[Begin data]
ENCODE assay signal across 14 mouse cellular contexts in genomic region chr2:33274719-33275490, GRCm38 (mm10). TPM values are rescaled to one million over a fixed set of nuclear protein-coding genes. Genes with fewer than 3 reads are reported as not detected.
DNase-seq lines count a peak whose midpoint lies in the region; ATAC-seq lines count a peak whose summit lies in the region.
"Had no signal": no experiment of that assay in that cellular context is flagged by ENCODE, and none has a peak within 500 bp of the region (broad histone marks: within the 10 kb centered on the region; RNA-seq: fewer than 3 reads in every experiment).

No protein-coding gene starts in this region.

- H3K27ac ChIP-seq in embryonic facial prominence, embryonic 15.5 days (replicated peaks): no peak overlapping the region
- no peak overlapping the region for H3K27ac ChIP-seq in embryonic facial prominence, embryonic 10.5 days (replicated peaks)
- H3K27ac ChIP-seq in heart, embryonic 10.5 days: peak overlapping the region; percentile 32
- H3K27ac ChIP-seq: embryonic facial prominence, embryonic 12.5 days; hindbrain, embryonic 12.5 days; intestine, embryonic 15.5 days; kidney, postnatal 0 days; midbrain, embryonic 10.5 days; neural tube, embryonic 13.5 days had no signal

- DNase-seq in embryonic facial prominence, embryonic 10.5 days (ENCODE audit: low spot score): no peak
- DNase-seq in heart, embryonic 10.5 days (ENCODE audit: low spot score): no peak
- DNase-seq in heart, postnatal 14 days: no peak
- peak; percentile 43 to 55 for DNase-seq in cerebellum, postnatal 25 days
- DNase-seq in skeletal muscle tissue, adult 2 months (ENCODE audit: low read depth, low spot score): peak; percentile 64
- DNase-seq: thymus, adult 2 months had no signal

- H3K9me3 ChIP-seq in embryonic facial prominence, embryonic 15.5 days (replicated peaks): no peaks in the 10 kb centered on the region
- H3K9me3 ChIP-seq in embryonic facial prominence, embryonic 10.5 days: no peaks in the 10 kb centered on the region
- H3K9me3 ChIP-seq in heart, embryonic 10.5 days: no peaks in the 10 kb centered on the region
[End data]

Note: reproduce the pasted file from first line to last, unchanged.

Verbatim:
ENCODE assay signal across 14 mouse cellular contexts in genomic region chr2:33274719-33275490, GRCm38 (mm10). TPM values are rescaled to one million over a fixed set of nuclear protein-coding genes. Genes with fewer than 3 reads are reported as not detected.
DNase-seq lines count a peak whose midpoint lies in the region; ATAC-seq lines count a peak whose summit lies in the region.
"Had no signal": no experiment of that assay in that cellular context is flagged by ENCODE, and none has a peak within 500 bp of the region (broad histone marks: within the 10 kb centered on the region; RNA-seq: fewer than 3 reads in every experiment).

No protein-coding gene starts in this region.

- H3K27ac ChIP-seq in embryonic facial prominence, embryonic 15.5 days (replicated peaks): no peak overlapping the region
- no peak overlapping the region for H3K27ac ChIP-seq in embryonic facial prominence, embryonic 10.5 days (replicated peaks)
- H3K27ac ChIP-seq in heart, embryonic 10.5 days: peak overlapping the region; percentile 32
- H3K27ac ChIP-seq: embryonic facial prominence, embryonic 12.5 days; hindbrain, embryonic 12.5 days; intestine, embryonic 15.5 days; kidney, postnatal 0 days; midbrain, embryonic 10.5 days; neural tube, embryonic 13.5 days had no signal

- DNase-seq in embryonic facial prominence, embryonic 10.5 days (ENCODE audit: low spot score): no peak
- DNase-seq in heart, embryonic 10.5 days (ENCODE audit: low spot score): no peak
- DNase-seq in heart, postnatal 14 days: no peak
- peak; percentile 43 to 55 for DNase-seq in cerebellum, postnatal 25 days
- DNase-seq in skeletal muscle tissue, adult 2 months (ENCODE audit: low read depth, low spot score): peak; percentile 64
- DNase-seq: thymus, adult 2 months had no signal

- H3K9me3 ChIP-seq in embryonic facial prominence, embryonic 15.5 days (replicated peaks): no peaks in the 10 kb centered on the region
- H3K9me3 ChIP-seq in embryonic facial prominence, embryonic 10.5 days: no peaks in the 10 kb centered on the region
- H3K9me3 ChIP-seq in heart, embryonic 10.5 days: no peaks in the 10 kb centered on the region